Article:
Hello everyone. I welcome you to my fifth blog as part of Experimenting with Gesture Sensors Design Challenge. In previous blog I described my plans as part of this design challenge (blog #1), shown unboxing of the MAX25405 Gesture Sensor Evaluation Kit (blog #2), shown software provided for evaluating the gesture sensor (blog #3) and shown stand which I build for easier evaluation (blog #4). Today I continue my journey of experimenting with Maxim Integrated MAX25405 Gesture Sensor, and I will show Serial (UART) API which is provided by firmware preprogramed in microcontroller which is bundled with the Kit. The API is easiest way to run gesture detection using evaluation kit and I will use it in (at least) one of my projects which I promised in first blog.
The UART interface is fully virtual. By default, no TX and RX signals are routed using any PCB trace on any board. Instead, it is implemented using USB CDC (Communication Device Class) interface. There is no onboard converter. USB CDC is implemented in firmware which runs of MAX32620 MCU. USB signals are connected directly to this microcontroller. Firmware generates and consumes all data from virtual UART line. Device is identified to the host computer as Maxim Serial Port and uses Maxim’s Vendor ID 0x0B6A and Device Id 0x4360. Device Id is most probably assigned to only firmware related to MAX25405. I tested all other Maxims devices which I have and all of them have different device IDs so most probably you can reliably use it for distinguishing devices.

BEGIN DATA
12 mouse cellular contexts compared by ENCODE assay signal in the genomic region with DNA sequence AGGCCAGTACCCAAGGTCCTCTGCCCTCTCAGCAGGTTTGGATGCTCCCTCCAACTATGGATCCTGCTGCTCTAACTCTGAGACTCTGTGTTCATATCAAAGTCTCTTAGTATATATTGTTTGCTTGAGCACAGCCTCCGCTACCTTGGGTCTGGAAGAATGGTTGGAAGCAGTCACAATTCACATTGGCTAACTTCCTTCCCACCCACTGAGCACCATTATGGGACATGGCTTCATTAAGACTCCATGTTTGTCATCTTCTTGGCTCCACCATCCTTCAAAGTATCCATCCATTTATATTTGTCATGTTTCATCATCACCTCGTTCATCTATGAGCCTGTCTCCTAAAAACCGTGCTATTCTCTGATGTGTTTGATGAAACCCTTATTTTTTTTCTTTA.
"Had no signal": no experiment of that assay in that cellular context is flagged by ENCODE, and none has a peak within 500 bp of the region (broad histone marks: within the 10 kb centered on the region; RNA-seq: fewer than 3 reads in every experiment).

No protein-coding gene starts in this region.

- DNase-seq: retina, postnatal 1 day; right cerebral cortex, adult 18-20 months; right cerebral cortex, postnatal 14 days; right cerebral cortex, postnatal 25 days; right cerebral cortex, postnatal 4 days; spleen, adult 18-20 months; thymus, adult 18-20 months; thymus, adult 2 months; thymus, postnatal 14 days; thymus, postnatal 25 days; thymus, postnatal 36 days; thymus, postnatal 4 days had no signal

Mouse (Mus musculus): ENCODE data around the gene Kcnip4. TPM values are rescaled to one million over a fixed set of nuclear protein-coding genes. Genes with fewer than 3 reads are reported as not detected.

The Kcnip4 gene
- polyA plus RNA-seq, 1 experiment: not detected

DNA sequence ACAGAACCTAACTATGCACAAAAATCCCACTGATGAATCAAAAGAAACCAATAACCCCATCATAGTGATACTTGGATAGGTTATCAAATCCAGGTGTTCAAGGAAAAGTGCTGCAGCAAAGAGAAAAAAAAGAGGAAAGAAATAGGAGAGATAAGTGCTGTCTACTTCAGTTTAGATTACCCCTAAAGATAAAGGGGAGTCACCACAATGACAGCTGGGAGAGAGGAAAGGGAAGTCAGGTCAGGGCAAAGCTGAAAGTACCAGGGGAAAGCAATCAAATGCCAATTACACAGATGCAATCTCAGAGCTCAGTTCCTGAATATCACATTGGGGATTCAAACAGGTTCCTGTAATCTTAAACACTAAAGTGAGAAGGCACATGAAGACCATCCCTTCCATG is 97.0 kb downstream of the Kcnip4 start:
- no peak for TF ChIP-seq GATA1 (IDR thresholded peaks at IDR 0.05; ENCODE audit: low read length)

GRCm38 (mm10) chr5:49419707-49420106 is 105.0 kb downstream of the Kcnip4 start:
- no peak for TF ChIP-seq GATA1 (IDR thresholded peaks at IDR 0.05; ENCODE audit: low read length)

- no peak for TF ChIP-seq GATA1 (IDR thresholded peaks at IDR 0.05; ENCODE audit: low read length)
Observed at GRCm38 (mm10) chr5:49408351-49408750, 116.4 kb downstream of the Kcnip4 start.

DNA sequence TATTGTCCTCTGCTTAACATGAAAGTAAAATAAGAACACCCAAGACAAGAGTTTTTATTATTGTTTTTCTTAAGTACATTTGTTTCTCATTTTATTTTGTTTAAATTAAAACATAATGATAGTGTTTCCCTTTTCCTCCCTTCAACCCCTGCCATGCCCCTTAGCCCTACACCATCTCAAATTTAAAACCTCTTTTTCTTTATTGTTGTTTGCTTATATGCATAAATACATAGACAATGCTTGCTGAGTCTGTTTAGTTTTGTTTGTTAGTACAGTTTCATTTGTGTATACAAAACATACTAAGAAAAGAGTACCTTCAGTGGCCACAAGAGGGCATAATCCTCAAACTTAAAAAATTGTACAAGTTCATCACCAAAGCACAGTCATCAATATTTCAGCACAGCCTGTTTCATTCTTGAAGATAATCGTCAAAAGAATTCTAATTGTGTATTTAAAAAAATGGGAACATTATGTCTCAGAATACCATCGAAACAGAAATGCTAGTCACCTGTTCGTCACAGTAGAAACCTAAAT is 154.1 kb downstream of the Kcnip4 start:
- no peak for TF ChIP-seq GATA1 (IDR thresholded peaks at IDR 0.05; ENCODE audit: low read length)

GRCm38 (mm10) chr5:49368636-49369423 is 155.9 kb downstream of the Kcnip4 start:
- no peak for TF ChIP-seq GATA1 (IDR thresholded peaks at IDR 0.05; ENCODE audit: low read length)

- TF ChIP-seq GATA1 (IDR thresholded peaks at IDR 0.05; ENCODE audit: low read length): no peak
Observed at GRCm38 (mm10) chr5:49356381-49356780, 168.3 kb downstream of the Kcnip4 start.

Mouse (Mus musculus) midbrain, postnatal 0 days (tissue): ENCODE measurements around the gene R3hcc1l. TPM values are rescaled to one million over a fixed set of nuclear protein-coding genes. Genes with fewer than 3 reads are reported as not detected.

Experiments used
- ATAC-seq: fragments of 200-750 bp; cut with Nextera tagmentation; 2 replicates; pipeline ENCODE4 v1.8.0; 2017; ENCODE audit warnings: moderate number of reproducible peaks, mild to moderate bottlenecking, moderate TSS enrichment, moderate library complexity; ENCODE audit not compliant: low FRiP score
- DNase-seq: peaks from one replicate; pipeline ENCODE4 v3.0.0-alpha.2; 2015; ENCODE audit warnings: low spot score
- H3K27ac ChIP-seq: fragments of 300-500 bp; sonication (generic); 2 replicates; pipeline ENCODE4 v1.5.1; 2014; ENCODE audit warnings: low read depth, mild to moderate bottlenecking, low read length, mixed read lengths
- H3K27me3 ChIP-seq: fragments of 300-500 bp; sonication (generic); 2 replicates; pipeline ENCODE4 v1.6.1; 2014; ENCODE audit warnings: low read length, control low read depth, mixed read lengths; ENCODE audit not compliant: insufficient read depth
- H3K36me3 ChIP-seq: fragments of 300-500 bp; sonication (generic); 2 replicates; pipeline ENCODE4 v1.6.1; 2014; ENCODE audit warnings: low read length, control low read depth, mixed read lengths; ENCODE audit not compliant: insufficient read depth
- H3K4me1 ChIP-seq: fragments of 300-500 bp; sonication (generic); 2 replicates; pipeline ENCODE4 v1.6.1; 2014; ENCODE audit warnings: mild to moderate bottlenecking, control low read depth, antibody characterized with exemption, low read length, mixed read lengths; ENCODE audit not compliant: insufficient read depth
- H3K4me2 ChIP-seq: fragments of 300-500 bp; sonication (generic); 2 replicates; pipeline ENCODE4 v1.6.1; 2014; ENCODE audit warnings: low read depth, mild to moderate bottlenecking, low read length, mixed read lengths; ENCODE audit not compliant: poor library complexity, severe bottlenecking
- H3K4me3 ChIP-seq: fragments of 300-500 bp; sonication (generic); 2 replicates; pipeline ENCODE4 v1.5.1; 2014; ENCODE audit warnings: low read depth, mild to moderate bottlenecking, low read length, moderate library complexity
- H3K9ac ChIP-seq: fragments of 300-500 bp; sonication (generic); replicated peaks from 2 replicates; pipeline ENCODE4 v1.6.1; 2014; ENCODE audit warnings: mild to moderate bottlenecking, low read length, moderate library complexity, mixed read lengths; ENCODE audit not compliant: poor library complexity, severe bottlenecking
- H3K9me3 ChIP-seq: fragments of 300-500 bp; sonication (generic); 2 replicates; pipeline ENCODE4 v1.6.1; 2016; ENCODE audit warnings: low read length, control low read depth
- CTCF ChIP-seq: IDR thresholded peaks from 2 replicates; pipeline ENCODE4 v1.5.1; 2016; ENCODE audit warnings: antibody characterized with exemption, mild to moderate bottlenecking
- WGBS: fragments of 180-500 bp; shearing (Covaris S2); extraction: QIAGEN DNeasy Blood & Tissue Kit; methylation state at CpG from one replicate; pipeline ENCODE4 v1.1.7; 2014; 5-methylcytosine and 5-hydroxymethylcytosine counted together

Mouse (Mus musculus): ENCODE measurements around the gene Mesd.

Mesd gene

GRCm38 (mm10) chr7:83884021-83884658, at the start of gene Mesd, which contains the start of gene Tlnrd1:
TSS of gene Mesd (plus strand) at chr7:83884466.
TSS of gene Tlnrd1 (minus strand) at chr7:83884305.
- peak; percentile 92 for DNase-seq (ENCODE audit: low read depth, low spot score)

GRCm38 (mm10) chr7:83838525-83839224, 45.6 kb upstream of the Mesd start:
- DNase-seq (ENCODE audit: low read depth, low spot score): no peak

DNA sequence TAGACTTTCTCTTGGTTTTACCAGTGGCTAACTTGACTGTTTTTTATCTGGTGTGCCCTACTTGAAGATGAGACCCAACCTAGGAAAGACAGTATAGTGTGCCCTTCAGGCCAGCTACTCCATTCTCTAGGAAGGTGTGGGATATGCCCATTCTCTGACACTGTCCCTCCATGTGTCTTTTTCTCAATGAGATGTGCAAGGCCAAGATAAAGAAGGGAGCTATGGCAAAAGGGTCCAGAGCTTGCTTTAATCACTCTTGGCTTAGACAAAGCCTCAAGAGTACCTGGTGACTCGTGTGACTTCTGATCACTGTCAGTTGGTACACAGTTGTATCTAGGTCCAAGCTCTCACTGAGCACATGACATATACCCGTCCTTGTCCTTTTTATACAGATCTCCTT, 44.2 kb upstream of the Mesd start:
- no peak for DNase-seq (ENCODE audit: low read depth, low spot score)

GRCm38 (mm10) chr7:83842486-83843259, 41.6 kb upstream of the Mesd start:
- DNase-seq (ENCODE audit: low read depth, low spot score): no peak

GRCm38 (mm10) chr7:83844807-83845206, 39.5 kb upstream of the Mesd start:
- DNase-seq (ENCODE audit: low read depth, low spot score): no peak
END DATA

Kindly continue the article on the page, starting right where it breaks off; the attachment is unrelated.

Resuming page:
Most knowledge which I will show later I found in public application note 7422. This application note contains basic description of commands which you can execute using UART API. I will try to provide more details and some my thoughts about UART API to extend knowledge which you can gain from the application note mentioned above.
Maxim do not follow any standard like AT commands but instead they use pure commands with text replies. But commands are still very easy to generate, and replies are easy to parse. All commands are encoded using ASCII characters and most replies also do. But when enabled streaming mode, then data are encoded in binary as you will see later. Commands has parameters specified after command name, and all parameters are delimited using space. In case of numeric arguments there is very flexible syntax of encoding numbers. You can write them directly in decimal like 123 but you can also write them in hexadecimal format with 0x prefix. For example, commands “reg read 0x03 1” and “reg read 3 1” and “reg read 3 0x01” are all equivalent. Hexadecimal format is useful for specifying register address (some registers are located at very high address, so hexadecimal format is useful here) and for example for specifying lengths natural decimal notation is more useful.